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United States Department of Agriculture

Agricultural Research Service

Research Project: Chemical Approaches to Eliminate Fungal Contamination and Mycotoxin Production in Plant Products

Location: Foodborne Toxin Detection and Prevention Research

2011 Annual Report

1a. Objectives (from AD-416)
The overarching goal of this project is to develop methods to improve the safety of our food with regard to contamination by microbial toxins, mainly mycotoxins. In this regard, the project has a series of interconnected objectives. These objectives and their interrelationships are described as follows: Objective 1: Develop detection methods for Volatile Organic Compounds (VOCs) to pinpoint food contaminants. Develop methods for identifying specific, "signature," volatile organic compounds (VOCs) as telltale indicators of microbial, mycotoxin contamination or insect infestation. This VOC detection will be applied to Objective 2. Objective 2: Develop methods for real-time detection of pathogen or insect contamination and toxins. Telltale VOCs will be used as real-time "signals" for detecting the presence of pathogens, mycotoxin-producing fungi or insects in crops or crop products, in post harvest storage or processing environments. This detectability will permit optimization of any intervention measures that are needed; which will be developed in Objective 3. Objective 3: Develop intervention technologies using plant VOCs / natural products as tools for the control of pathogens and insects. Specifically target the genetic control mechanisms through the use of chemosensitization and formulation development. Objective 4: Investigate the biochemical and genetic regulation of toxin production within fungal communities, with special emphasis on communication. Investigate the factors controlling aflatoxin catabolism and identification of the catabolic products.

1b. Approach (from AD-416)
Identify the natural constituents responsible for resistance of certain varieties of tree nuts to growth of aflatoxigenic strains of aspergillus. Isolate and identify novel metabolites in sclerotia of Aspergillus and develop analytical methods for such compounds in order to assess exposure levels of tree nut orchards to the fungus. Identify genes involved in triggering mycotoxin biosynthesis using high-through put bioassays. Assays involve use of deletion mutants, gene knockouts and complementation analysis. Discover natural compounds that disrupt functionality of gene targets identified. Develop biosensors for detecting toxic fungi in pre- and post harvest environments. Replacing 5325-42000-035-00D (1/11).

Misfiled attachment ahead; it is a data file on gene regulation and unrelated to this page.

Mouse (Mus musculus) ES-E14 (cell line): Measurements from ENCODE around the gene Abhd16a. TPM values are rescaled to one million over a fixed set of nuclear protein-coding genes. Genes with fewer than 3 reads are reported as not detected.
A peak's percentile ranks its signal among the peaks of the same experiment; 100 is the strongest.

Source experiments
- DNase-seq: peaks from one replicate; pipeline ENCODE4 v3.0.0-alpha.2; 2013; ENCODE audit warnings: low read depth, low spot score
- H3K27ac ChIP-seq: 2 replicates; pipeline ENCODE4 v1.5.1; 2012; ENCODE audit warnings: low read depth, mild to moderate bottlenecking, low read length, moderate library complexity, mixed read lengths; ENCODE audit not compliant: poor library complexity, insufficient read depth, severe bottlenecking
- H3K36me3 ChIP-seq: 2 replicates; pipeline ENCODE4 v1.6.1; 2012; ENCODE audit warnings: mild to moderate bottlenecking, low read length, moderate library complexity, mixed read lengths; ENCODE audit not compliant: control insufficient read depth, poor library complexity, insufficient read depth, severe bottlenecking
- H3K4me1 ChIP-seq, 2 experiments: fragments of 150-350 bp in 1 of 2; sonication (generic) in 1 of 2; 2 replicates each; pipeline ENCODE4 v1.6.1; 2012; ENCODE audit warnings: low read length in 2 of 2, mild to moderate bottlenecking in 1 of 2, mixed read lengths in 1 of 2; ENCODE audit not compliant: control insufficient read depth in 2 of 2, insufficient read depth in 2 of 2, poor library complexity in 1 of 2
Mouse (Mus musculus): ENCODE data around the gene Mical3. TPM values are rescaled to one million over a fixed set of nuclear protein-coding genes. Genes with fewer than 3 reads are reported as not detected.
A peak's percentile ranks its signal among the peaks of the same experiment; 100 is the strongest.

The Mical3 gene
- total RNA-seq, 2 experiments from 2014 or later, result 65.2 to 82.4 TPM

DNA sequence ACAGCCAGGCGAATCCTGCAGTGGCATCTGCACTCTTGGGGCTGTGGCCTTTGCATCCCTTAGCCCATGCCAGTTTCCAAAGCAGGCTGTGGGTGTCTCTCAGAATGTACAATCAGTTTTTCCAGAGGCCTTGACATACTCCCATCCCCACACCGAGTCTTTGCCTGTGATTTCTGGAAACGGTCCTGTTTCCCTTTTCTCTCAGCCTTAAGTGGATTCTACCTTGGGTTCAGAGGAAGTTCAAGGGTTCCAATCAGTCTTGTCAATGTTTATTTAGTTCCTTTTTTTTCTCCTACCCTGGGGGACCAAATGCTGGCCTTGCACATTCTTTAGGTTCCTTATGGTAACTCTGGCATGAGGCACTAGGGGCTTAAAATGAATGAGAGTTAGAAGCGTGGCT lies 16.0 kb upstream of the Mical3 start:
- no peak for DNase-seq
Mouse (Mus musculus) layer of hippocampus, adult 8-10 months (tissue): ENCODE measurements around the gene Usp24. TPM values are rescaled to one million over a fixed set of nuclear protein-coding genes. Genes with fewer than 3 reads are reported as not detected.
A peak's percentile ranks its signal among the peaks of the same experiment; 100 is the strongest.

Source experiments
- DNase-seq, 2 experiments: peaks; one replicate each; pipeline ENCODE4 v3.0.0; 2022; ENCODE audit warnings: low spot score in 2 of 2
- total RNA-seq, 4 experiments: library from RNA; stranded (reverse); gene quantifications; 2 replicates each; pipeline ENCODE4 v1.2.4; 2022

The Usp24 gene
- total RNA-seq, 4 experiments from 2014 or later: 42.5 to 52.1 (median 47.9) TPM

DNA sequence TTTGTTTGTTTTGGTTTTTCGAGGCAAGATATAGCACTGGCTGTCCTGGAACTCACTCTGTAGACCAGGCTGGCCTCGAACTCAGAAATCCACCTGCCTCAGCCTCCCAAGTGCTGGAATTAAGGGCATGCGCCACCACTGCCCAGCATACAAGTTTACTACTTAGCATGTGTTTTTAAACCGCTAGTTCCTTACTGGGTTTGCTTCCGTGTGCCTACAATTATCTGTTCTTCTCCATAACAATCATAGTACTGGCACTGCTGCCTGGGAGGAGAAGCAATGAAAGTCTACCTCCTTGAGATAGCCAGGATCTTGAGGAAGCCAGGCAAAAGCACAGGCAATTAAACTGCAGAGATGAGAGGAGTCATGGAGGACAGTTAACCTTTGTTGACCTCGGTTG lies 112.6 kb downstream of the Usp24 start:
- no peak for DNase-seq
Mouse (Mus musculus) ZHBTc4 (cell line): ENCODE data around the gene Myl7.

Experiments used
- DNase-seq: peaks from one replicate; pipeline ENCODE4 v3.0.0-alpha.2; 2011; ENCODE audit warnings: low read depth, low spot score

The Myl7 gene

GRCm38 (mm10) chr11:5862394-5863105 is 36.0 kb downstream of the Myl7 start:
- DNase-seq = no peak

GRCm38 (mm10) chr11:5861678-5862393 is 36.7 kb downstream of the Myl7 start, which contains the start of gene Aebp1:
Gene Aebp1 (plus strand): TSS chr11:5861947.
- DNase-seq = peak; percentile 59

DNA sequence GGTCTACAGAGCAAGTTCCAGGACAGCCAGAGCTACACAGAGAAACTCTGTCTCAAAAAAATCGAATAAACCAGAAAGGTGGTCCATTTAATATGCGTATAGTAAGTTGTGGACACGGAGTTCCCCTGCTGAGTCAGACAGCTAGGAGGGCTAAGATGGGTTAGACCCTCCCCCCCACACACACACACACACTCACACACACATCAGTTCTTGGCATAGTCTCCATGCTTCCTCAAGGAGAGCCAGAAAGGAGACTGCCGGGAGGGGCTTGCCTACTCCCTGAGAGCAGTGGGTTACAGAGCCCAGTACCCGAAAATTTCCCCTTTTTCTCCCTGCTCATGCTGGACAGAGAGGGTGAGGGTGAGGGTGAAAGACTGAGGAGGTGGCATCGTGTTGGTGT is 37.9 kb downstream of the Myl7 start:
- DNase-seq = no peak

3. Progress Report
This report documents progress for the parent Project 5325-42000-037-00D CHEMICAL APPROACHES TO ELIMINATE FUNGAL CONTAMINATION AND MYCOTOXIN PRODUCTION IN PLANT PRODUCTS which started February 2011 and includes continuation of some research from Project 5325-42000-035-00D MOLECULAR AND GENETIC APPROACHES TO SUPPRESSING FUNGAL PATHOGENS AND MYCOTOXIN CONTAMINATION. This new project is organized into four objectives, as follows: 1) develop detection methodologies based on profiling volatile organic chemicals (VOCs) to identify and monitor food contaminants; 2)develop technologies and instrumentation to detect pathogens, insects, or toxins based on the activities described in the first objective; 3)identify and develop natural products to inhibit pathogens and insects directly or through chemosensitization; 4)identify factors from other microorganisms that either promote mycotoxin production or degrade mycotoxins. As of the writing of this report, this project has only a few months of research progress to report. Despite this short period of time, substantial findings have already been made, some even published. These include development of an apparatus to collect plant volatiles on a large scale basis. Some of the volatiles associated with fungal infection and aflatoxin contamination of almond have already been identified. A variety of new, safe, natural compounds have been identified that significantly synergize commercial antifungal agents. And, several fungi have been identified that have enzymatic capability of breaking down aflatoxin.

4. Accomplishments